2018 will be a Muriel Spark year, as well as letting us meet Nelson Mandela’s great grandchildren, and Chelsea Clinton. And it’s been fifty years since that tiger came to tea with Judith Kerr. So it’s probably good that the Main Theatre is bigger this year. And Ehsan Abdollahi will be back, as Illustrator in Residence.

After the speeches, Penelope who isn’t Penelope came up to say hello, before I joined the queue in the Ladies where it became obvious I’ve been doing this for too long, when I recognise librarians everywhere.

On my way out I picked up my party bag, containing this year’s programme, which has a new design that I rather like. There was a choice between red and purple bags, and all I will say is I’m sure there will have been a purple shortage towards the end. Had I known that there would be quite such loveliness inside the bag, I’d have unpacked it there and then.

Purple party bag - EIBF 2018

Downhill was definitely easier and Haymarket was reached without too much difficulty. I was joined there by Theresa Breslin, and saw her safely onto her train before getting on mine.

And after two days of train travel I have been in and out of several stations and forgotten to pick up the new timetable every single time…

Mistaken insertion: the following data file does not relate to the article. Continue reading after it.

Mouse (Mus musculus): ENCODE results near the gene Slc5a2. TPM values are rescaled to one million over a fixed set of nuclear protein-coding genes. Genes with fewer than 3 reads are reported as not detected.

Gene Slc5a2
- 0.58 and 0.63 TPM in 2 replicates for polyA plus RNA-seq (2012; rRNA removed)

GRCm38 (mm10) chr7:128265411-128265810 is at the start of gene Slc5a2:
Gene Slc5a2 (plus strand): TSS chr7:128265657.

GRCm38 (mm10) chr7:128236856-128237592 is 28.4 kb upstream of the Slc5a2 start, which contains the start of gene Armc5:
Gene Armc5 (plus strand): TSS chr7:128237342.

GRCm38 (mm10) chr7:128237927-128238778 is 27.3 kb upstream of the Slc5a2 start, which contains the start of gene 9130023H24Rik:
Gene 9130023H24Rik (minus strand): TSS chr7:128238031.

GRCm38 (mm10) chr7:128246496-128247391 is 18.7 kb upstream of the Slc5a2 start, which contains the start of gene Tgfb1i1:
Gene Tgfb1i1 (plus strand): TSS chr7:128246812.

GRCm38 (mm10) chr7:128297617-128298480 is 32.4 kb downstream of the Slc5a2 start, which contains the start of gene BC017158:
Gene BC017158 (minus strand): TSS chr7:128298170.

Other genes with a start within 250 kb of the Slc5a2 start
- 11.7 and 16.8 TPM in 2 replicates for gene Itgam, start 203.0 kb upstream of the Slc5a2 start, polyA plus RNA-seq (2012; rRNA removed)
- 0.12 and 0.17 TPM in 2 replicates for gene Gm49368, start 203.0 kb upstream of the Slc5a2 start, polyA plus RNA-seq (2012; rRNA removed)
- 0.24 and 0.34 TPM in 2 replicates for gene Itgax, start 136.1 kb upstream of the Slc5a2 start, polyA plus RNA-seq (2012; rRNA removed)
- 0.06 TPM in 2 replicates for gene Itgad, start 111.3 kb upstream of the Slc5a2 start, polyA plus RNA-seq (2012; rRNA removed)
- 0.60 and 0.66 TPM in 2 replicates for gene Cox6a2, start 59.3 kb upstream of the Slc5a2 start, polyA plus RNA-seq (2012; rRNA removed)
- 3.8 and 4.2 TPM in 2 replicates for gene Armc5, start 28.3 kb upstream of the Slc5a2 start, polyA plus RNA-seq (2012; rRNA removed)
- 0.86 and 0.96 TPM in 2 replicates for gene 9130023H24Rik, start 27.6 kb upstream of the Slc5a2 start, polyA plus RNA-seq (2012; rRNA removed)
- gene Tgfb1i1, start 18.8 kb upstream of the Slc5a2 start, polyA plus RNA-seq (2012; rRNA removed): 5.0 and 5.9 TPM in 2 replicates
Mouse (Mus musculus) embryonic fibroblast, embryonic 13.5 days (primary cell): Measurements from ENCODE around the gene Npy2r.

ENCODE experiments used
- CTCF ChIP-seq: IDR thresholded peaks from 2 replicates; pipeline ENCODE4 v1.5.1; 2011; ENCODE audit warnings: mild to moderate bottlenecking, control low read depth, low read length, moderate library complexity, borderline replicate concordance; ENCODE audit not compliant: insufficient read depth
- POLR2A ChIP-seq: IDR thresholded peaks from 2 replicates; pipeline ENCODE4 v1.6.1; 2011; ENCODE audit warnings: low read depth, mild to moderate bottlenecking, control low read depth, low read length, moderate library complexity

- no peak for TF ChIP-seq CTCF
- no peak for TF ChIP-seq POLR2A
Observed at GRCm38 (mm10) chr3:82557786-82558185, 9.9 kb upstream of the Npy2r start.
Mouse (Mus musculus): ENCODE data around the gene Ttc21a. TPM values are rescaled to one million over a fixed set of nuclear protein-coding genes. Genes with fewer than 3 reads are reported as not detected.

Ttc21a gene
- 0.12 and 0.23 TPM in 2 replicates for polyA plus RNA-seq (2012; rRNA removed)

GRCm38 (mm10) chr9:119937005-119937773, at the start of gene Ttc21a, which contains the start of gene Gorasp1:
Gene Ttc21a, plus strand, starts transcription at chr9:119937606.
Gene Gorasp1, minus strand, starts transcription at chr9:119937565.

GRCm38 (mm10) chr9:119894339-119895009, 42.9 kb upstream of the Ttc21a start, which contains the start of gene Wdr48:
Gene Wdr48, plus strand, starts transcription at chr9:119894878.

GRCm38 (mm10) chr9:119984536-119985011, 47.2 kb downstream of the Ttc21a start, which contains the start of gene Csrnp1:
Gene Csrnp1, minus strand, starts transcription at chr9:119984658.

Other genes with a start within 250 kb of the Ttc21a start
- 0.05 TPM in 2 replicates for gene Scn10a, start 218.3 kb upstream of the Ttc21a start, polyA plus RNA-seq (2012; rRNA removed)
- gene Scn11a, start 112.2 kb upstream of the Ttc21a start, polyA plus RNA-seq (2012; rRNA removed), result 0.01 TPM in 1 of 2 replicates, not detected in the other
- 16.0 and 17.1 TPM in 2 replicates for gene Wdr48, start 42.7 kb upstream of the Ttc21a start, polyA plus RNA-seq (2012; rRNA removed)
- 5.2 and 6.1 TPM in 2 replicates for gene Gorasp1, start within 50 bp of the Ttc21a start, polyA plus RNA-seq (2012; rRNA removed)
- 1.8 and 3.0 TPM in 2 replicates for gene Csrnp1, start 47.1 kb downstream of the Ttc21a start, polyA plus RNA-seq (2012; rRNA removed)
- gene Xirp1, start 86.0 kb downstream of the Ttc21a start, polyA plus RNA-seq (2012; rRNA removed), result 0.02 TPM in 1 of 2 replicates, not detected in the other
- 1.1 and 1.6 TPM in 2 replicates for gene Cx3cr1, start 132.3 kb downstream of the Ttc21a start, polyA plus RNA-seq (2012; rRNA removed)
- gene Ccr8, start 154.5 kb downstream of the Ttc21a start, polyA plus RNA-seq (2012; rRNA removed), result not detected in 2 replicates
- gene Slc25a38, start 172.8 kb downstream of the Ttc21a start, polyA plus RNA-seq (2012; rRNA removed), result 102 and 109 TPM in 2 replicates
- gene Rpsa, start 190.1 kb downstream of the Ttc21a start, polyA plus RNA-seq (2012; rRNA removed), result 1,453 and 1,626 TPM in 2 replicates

But at least I have my book festival programme, and I know how to use it. And the lovely purple pen and pad.

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Schools for Charlotte Square

It’s short and sweet, the schools programme at the Edinburgh International Book Festival. ‘Making books more affordable’ is a good motto, I feel. May it be successful and reach the children who need it the most.

I know I shouldn’t read the programme and plan, but I can read it and think. Some of the authors on the schools list will be doing ‘normal’ events too. And there is always the perfecting my school appearance. One of these days it will work.

Last year someone I’d just met talked very enthusiastically about Jason Reynolds, whom I’d never heard of. Well, this American is coming over, for an event with Chris Priestley who has illustrated his book. That should be pretty special.

Clémentine Beauvais is someone else I’ve not seen before, and she will be appearing with Sarah Crossan, which will be good. James Mayhew I have always managed to miss, so I could perhaps undo that, and Melvin Burgess, whom I’ve seen a lot, is coming back after a break of a few years. Or did I merely miss him?

Ehsan Abdollahi and Delaram Ghanimifard

Ehsan Abdollahi will return, which pleases me, and he’s appearing with Eloise Greenfield. I’ve not seen Beverley Naidoo for years, and I don’t know her events partner Marjan Vafaeian at all, which I hope can be remedied.